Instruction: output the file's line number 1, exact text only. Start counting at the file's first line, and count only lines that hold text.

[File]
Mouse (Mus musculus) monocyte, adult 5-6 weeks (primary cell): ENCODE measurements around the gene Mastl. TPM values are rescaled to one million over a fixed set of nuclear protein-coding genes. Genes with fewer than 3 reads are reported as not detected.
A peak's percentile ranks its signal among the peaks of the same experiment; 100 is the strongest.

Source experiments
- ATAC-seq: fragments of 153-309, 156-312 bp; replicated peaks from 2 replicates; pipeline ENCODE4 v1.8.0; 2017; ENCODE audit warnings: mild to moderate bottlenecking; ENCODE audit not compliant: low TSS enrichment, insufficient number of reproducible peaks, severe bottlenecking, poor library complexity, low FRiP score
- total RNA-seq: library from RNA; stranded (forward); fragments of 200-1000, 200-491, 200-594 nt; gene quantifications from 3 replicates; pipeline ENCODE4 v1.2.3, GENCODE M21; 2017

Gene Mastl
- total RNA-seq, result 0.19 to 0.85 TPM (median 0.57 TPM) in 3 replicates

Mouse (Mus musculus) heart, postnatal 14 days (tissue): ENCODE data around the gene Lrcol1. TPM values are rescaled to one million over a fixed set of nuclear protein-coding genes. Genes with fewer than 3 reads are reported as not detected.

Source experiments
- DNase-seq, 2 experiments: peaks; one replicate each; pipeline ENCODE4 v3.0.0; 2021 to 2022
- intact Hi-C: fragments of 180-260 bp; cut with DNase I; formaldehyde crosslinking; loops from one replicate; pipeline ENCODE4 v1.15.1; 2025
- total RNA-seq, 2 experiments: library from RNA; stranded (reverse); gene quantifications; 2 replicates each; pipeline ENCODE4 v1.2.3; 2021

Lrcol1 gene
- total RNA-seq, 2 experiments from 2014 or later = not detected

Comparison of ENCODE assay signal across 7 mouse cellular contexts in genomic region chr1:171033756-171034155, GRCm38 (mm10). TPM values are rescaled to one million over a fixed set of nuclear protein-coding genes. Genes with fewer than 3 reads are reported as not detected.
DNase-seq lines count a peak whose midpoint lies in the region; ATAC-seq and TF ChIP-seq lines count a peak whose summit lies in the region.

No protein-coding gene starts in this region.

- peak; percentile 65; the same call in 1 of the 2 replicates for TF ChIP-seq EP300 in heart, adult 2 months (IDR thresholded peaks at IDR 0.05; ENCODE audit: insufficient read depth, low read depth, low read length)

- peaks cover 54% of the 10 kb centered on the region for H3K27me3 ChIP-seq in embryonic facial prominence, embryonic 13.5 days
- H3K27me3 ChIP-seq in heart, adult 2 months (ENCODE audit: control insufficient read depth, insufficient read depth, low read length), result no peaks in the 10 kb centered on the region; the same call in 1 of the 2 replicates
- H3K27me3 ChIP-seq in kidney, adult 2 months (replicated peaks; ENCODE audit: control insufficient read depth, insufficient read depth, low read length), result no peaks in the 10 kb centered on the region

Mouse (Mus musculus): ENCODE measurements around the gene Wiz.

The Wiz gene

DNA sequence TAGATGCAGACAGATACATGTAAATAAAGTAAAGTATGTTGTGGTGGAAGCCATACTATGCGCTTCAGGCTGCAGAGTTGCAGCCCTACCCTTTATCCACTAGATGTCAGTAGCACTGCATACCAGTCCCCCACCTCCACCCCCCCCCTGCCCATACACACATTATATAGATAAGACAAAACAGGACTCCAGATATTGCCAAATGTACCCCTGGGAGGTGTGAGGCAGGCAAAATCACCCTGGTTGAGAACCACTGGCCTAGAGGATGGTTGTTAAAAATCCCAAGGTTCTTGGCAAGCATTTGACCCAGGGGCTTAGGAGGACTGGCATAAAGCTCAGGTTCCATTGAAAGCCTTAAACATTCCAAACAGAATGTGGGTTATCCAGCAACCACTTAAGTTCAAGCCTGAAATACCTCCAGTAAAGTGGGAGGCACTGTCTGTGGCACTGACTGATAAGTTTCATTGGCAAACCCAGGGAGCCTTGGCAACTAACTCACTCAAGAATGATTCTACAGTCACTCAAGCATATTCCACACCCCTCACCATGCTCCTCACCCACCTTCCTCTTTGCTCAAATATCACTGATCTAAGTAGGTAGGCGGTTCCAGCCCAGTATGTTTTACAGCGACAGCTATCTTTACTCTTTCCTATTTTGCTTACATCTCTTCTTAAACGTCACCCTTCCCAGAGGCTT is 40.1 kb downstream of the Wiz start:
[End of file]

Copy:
Mouse (Mus musculus) monocyte, adult 5-6 weeks (primary cell): ENCODE measurements around the gene Mastl. TPM values are rescaled to one million over a fixed set of nuclear protein-coding genes. Genes with fewer than 3 reads are reported as not detected.